The instructions show this as a sprue, but in the kit the two parts come already snipped off whatever sprue they were on, and are bagged together.   Combined, they make up the bulk of the tower bridge.  Same comments as above, in regards to details and photo-etch.
Here you'll find the structures that hold the secondary battery and the main battery rangefinders. 
More gun directors and a structure that sits atop the aircraft handling deck.  Unfortunately, there's a prominent mold seam going right through a hatch on one of the parts. 
More directors (with a lot of AA guns comes a lot of directors)
Various enclosed AA guns, in different sizes.   Each mount, numbers 1 through 4, come bagged, each number in its own bag.   Some of the mounts look identical, but have different numbers.  I'm guessing they are each meant for a specific place on the ship, hence the numbering convention. 
The mounts for the 25mm guns, which have nice detail.

 There are four aircraft included in the kit - two Mitsubishi F1M "Petes" and two Aichi E13A "Jakes" - both in clear plastic.  These are some of the nicest clear plastic aircraft I've seen, with nice panel lines.  

A name plate is included.   Surprisingly, for such a large model, there is no display stand.

There are a whopping 14 photo-etch frets included in the model!   There are railings (galore), vertical ladders, inclined ladders, funnel cap, aircraft handling crane, radars, cable reels, braces, lattice support columns, boat props, aircraft trolley rails and bridge windows (and more).   It all looks nicely done and is quite extensive. While there are after market upgrade sets in the pipeline, I think most modelers will be happy with what comes in the kit.  

The propeller shafts are metal rods.   There is also some brass anchor chain included.  You may want to upgrade the anchor chain with something from the aftermarket-market.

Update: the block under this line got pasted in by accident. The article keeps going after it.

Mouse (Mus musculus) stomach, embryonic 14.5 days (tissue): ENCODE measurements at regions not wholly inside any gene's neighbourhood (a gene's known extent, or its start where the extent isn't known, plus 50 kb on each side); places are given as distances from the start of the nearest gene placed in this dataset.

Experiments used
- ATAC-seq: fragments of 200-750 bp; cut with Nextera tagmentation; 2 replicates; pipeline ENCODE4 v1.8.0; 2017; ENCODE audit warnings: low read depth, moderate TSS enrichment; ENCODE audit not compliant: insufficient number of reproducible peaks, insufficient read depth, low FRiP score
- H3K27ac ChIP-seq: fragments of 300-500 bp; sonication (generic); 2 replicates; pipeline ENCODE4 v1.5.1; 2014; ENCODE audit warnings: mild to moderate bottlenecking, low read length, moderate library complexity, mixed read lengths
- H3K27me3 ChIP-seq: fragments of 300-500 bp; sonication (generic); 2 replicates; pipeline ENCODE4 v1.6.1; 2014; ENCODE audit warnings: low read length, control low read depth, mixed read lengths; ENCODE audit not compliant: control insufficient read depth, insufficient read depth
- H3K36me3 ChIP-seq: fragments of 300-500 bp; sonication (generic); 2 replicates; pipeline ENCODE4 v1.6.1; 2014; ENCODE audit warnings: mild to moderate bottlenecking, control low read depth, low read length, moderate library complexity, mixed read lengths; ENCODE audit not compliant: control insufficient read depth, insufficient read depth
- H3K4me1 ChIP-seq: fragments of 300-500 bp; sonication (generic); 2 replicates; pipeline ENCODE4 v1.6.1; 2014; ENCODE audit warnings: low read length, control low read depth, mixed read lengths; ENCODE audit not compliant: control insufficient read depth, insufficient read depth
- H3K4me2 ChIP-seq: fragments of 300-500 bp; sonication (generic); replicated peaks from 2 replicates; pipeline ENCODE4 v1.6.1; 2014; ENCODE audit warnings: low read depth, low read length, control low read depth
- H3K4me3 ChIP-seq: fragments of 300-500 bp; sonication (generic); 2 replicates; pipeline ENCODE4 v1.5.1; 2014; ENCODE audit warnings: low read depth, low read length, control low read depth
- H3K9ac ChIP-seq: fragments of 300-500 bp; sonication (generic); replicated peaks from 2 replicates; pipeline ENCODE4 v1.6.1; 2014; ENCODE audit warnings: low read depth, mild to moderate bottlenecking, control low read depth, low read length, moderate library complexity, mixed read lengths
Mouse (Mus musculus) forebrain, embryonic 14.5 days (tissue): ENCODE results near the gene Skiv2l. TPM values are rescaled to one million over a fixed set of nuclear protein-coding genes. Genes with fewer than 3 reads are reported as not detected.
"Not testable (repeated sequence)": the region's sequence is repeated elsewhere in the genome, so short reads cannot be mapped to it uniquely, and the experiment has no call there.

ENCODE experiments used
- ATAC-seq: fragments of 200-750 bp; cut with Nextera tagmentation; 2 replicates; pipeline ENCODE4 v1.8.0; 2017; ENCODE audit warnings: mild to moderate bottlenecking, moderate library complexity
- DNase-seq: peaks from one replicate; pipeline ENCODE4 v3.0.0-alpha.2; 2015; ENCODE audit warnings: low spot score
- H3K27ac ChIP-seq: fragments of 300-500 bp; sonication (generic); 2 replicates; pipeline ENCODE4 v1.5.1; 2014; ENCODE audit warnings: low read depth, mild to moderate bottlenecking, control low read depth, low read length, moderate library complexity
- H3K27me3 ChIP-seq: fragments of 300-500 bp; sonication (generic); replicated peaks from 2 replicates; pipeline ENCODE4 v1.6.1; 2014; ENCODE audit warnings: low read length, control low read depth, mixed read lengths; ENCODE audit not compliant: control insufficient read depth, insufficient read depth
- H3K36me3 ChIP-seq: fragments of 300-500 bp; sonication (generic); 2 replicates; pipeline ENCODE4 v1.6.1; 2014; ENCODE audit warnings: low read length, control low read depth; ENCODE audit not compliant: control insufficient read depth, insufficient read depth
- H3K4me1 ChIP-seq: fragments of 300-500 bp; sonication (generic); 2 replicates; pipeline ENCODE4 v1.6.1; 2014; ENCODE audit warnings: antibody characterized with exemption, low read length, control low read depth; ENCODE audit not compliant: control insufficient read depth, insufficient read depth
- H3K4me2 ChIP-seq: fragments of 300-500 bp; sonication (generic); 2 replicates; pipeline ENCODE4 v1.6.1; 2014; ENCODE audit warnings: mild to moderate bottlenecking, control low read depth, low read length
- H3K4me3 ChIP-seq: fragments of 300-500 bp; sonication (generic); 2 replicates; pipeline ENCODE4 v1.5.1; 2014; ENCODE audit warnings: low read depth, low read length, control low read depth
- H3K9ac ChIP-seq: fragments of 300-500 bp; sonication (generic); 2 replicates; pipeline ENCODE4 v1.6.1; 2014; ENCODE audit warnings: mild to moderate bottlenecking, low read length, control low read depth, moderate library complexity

There are two small decal sheets included.  One is for the aircraft, the other for the ship.  The latter includes the markings for the funnels and the banners Yamato carried on her last mission.  They'll do the job, but the do appear to be a little on the thick side. 


The kit includes a 92 page instruction booklet, in which the model, interestingly enough, is never called by it's name.  It's referred to as "Battleship [No.1]".  The instructions are similar to what we've seen from Gallery/HobbyBoss/Merit/Trumpeter in the past, with exploded view diagrams showing you where everything goes, over 117 different steps.   There are two painting and marking guides included in the kit - a large one that comes folded, and a smaller 8 1/2 by 11 sized version, that is printed on a heavier paper stock.   These refer the modeler to paints from Mr. Hobby, Vallejo, Model Master and others in the instructions.  

This is a gigantic kit of the largest battleship ever built.  Given the increasing popularity of 1/200 scale, it's not surprising that it's finally made it's appearance.  It's certainly the biggest and baddest model of Yamato kit to come to market (to date).  Is it the best?  I haven't seen enough of the other Yamato kits on the market to make that statement, but it certainly is very good kit.  It has really fine details, like the degaussing cable, the deck tread plating, the detail inside all the vents, the piping and more. I was, on the other hand, not impressed with the main battery gun barrels and blast bags, and there are some mold lines here and there, always seemingly in awkward spots.  The model also has lots and lots of parts (over 2,800!), which should keep one busy for hours and hours and hours. It has a extensive photo-etch set that has everything you need to build it, along with a logical and easy to follow instruction booklet.  Speaking of the photo-etch, I like how they they molded recessed attachment points into the parts, to assist with the placement of the PE. 

I have seen some comments on the internet, knocking the kit over its accuracy.  I can't speak to that, as, comparing it to photos and line drawings, it looks like the Yamato.  I think most modelers will be satisfied with what's in the box.  The only real drawback is the price point:  the kit retails for $829.99.  That's a big chunk of someone's modeling budget. I think that this kit, due to the size and especially the price, will mostly appeal to hardcore IJN fans and Yamato-aholics.  

Overall, I am impressed with what I've seen, and would definitely recommend this kit to the aforementioned IJN/Yamato fans, battleship fans, or anyone who's looking for big project to keep them busy for a few months.  This is Gallery Models/MRC's 1:200 Battleship Yamato, kit number 64010.  As mentioned above, it retails for $829.99. The model is available directly from Model Rectifier Corporation, or from many of our fine sponsors.   Many thanks to MRC for the review sample! 

This is an review of the box contents only.  Your mileage may vary, once you start construction.